In comparison to prior works Times Infinity Volume One moves away from the heavier ominous tension of Degeneration Street and provides something more jaunty and playful. The songs are more concise making their point and move on. The release is less a nebulous conceptual piece. The album starts with We Lost Everything an addictive energy laden song. It is rhythmically captivating and loaded with exuberance and intensity, all happening over an extraordinary textured composition. The excitement of the song belies the message which is sadly forlorn as it addresses loss and isolation. I Used to Pray for the Heavens to Fall is a slower tempo track and begins with a hypnotic mantra that asks,”Who’s side are you on?” The song has an off kilter structure that twists into something funkier about a third of the way through, and puts a spotlight on the guitars. It is an alluring track that is sophisticated yet accessible and ends with a very epic rock rift writ larger, turning grandiose and anathematic and left me very impressed.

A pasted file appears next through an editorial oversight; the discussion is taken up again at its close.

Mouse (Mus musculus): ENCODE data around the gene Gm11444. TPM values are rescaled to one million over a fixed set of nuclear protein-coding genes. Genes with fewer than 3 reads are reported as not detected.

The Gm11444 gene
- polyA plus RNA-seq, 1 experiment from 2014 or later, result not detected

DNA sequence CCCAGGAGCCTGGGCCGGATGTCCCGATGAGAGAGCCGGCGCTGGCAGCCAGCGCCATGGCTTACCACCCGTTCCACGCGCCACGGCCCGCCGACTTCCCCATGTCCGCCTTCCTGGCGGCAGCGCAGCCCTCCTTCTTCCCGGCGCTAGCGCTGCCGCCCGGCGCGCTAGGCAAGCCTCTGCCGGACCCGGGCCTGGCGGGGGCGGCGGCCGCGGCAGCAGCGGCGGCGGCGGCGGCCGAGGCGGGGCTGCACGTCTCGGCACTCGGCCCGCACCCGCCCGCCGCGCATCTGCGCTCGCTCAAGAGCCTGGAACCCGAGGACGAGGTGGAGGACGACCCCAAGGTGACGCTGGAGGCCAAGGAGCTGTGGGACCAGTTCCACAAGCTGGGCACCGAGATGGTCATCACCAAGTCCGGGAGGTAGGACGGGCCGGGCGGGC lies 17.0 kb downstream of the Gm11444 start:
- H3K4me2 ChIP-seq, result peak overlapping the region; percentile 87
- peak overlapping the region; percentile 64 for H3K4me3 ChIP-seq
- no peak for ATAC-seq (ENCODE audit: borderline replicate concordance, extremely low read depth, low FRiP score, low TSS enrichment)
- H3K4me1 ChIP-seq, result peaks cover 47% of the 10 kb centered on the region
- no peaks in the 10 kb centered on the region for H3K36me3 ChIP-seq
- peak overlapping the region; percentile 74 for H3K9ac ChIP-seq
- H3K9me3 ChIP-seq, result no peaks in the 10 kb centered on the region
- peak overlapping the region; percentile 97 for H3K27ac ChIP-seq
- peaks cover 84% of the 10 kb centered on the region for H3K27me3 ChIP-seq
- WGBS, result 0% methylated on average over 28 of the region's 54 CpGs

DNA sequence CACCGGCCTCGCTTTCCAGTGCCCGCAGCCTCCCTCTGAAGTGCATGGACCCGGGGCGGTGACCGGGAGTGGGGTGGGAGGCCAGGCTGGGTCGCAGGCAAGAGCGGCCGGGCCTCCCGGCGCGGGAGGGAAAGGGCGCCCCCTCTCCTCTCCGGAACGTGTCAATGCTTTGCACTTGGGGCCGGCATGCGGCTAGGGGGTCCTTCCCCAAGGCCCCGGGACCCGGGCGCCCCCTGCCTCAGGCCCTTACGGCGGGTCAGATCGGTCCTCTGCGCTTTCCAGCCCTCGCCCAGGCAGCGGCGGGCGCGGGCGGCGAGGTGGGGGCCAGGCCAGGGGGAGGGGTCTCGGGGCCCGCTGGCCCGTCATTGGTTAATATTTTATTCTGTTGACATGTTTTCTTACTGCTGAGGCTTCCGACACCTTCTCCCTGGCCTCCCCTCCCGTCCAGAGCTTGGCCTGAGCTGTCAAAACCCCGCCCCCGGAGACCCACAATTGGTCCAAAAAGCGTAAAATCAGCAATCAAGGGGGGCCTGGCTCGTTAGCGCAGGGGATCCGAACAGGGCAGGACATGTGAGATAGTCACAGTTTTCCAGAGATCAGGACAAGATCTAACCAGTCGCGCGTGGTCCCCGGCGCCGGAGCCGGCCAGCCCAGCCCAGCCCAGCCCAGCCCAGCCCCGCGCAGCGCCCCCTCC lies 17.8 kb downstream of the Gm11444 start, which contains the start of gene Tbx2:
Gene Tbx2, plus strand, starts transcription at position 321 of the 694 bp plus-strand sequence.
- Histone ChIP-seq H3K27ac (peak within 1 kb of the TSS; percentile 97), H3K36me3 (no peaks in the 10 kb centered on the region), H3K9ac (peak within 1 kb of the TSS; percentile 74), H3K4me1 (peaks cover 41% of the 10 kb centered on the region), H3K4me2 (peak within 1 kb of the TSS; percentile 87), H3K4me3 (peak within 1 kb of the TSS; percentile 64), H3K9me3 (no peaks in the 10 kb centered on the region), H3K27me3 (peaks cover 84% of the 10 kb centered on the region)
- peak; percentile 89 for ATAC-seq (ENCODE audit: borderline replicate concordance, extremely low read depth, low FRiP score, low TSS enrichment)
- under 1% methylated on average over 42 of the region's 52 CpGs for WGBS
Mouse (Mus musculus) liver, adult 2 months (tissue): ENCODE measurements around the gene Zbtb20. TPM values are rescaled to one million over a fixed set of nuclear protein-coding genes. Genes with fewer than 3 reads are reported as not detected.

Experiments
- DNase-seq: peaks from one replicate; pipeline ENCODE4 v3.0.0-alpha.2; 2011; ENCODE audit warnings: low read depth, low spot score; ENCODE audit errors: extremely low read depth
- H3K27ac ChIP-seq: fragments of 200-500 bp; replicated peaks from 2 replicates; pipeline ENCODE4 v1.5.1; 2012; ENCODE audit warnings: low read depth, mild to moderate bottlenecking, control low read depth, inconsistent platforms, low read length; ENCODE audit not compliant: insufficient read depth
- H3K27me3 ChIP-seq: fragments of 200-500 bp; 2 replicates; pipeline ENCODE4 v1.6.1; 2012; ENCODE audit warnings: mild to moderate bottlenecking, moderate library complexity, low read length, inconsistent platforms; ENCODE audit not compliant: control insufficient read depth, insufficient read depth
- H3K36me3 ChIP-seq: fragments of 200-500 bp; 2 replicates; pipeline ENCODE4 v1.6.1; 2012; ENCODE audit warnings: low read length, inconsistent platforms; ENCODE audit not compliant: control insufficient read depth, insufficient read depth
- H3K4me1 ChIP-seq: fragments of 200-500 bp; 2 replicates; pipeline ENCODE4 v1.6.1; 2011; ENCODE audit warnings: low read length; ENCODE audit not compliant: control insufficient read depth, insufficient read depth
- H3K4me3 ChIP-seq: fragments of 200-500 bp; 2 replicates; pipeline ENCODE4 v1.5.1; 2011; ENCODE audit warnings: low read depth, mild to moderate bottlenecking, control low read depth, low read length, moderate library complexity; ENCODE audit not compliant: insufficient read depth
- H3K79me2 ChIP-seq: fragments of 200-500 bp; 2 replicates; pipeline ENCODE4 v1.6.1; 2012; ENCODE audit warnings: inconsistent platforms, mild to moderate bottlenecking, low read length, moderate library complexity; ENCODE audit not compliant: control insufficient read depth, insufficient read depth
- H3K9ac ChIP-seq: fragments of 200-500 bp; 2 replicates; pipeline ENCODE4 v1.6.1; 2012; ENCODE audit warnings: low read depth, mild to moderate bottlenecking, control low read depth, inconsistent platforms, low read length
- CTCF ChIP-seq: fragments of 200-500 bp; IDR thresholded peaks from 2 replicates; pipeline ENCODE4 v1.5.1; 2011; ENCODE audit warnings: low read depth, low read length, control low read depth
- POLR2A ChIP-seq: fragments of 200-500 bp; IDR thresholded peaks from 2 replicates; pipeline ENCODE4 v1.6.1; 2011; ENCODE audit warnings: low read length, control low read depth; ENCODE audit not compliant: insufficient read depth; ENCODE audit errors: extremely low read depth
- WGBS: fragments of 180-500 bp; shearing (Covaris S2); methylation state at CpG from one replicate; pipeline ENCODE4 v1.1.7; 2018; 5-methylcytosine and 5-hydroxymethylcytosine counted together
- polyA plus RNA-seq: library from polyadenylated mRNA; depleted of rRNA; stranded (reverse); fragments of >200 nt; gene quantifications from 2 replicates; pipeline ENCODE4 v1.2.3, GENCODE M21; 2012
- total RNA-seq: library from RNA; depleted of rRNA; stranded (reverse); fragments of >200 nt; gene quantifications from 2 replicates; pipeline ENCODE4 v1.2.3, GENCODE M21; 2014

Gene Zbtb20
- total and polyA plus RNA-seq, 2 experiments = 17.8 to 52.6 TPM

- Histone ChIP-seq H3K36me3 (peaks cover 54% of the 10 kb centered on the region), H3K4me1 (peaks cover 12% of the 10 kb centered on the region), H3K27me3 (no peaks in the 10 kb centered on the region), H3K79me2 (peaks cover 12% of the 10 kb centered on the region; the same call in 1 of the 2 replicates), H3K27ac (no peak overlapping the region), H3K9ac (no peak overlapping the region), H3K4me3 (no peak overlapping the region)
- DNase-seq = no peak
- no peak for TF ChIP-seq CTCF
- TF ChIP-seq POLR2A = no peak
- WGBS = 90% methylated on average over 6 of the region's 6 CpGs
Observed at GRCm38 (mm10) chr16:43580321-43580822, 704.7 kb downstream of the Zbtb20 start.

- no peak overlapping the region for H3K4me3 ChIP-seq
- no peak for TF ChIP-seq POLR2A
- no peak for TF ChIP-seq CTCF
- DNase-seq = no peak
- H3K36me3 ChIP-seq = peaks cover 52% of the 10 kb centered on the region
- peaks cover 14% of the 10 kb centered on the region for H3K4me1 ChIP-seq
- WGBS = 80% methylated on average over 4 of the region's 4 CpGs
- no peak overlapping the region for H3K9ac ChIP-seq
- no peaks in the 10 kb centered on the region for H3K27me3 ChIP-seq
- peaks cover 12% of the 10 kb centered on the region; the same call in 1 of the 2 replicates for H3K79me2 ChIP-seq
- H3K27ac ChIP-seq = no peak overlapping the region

The oscillating ballad To Have and To Hold has a simpler structure than the prior songs but the accompaniment is intricate and displays the band members’ excellent musicianship. The lyrics speak to holding on firmly to a relationship emphasized by lyrics like, “the life we’ve fought so hard for I want so much more to have and to hold.” The track brings to mind the works of The Smiths and Crowded House. This moving selection is followed by You Can’t Get Born Again which uses an interestingly structured duet of sorts. Natalia makes the point that no matter how we want to wipe the slate clean and start all over, we have to move on being informed by the past. Murray then comes in acknowledging his mistakes and taking the blame but yearns to be born again; finally the duo melds vocals both stating they know they won’t be born again but can try again. The entire song unreels over a shimmering guitar accompaniment that meshes perfectly with the vibe required to deliver the song’s emotion. The title track Times Infinity is a blink and miss it 4 second snippet that acts as a signpost for the mid way point of the album.